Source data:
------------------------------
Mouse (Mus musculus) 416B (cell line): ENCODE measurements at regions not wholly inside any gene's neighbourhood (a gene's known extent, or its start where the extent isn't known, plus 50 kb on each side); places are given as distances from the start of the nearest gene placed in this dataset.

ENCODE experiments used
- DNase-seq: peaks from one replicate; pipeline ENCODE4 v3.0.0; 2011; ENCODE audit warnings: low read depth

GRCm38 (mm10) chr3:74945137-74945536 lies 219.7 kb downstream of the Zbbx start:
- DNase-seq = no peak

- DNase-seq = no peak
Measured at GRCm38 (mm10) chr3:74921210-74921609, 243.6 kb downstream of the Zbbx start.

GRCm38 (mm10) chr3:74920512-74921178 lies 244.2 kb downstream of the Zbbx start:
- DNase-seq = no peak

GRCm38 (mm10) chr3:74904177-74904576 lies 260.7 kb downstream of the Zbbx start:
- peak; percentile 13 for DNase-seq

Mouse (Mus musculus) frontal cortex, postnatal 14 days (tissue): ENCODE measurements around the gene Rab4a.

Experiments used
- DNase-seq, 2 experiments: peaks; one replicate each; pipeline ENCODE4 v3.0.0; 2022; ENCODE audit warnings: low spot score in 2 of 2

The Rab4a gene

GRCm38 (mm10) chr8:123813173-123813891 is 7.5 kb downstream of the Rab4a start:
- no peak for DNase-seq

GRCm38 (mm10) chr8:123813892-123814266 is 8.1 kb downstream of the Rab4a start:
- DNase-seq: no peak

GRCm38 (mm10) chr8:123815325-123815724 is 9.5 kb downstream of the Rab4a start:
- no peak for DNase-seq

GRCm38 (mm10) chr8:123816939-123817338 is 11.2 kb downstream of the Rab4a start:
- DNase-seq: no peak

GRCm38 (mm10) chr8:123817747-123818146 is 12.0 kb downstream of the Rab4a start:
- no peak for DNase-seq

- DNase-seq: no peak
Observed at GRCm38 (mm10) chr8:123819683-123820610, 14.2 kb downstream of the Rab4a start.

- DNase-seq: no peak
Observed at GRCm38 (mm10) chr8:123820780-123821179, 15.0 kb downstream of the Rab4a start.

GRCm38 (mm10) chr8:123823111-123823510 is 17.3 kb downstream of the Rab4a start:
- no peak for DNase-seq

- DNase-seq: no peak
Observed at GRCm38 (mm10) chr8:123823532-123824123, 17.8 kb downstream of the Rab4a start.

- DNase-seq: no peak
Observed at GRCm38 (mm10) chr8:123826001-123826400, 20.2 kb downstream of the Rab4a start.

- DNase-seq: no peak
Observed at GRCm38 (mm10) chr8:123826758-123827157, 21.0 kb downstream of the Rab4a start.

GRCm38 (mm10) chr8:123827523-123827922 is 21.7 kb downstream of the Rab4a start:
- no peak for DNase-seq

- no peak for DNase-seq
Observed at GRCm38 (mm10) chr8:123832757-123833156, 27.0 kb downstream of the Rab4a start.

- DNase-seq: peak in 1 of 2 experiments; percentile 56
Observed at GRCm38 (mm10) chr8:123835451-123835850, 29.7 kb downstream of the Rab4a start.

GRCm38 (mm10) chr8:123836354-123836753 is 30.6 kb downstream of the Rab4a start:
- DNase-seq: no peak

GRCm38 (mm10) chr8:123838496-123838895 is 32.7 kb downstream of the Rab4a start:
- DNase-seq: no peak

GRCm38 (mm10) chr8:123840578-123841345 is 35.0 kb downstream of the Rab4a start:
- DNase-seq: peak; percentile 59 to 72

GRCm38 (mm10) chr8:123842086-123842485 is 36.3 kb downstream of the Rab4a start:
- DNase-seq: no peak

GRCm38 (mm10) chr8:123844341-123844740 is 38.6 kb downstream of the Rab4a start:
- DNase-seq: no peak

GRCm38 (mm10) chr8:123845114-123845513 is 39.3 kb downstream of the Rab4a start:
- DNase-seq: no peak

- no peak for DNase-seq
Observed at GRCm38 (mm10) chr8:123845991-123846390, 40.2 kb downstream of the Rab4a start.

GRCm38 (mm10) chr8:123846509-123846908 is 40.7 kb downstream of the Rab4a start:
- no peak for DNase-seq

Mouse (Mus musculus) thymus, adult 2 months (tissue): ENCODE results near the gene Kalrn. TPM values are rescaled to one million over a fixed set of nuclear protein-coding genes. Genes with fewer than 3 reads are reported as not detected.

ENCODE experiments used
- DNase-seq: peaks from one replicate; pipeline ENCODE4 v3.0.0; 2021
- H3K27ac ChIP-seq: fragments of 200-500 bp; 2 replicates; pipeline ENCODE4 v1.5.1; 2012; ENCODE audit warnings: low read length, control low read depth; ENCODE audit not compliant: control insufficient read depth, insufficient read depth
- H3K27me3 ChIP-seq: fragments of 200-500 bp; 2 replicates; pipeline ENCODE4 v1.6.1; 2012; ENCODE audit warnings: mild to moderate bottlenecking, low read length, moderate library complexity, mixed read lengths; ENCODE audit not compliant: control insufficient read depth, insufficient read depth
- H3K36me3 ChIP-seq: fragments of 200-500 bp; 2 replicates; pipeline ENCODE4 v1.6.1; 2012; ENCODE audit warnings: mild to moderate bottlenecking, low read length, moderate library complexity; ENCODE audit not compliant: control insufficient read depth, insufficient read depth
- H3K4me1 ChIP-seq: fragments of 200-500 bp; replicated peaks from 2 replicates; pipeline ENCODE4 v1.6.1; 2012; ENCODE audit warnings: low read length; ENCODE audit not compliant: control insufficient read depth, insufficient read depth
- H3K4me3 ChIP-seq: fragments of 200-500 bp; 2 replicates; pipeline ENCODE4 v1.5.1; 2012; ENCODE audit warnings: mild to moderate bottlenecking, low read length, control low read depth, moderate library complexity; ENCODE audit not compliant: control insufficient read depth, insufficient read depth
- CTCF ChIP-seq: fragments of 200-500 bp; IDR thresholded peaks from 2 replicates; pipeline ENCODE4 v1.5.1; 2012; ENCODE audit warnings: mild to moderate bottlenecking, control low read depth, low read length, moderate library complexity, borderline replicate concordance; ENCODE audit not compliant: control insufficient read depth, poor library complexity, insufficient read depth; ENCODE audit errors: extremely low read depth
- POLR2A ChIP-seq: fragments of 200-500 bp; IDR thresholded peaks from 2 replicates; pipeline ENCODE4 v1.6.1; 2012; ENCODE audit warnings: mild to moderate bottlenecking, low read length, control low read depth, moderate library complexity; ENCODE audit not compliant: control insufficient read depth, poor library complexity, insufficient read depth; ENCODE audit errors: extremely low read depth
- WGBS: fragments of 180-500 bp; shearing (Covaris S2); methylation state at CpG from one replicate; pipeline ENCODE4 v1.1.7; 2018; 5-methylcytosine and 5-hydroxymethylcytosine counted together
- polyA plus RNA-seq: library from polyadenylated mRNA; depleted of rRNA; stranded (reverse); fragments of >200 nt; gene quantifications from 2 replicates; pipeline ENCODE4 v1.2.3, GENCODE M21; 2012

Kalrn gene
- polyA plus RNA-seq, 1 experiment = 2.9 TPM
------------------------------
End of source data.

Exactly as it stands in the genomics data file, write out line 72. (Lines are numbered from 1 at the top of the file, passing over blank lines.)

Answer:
Kalrn gene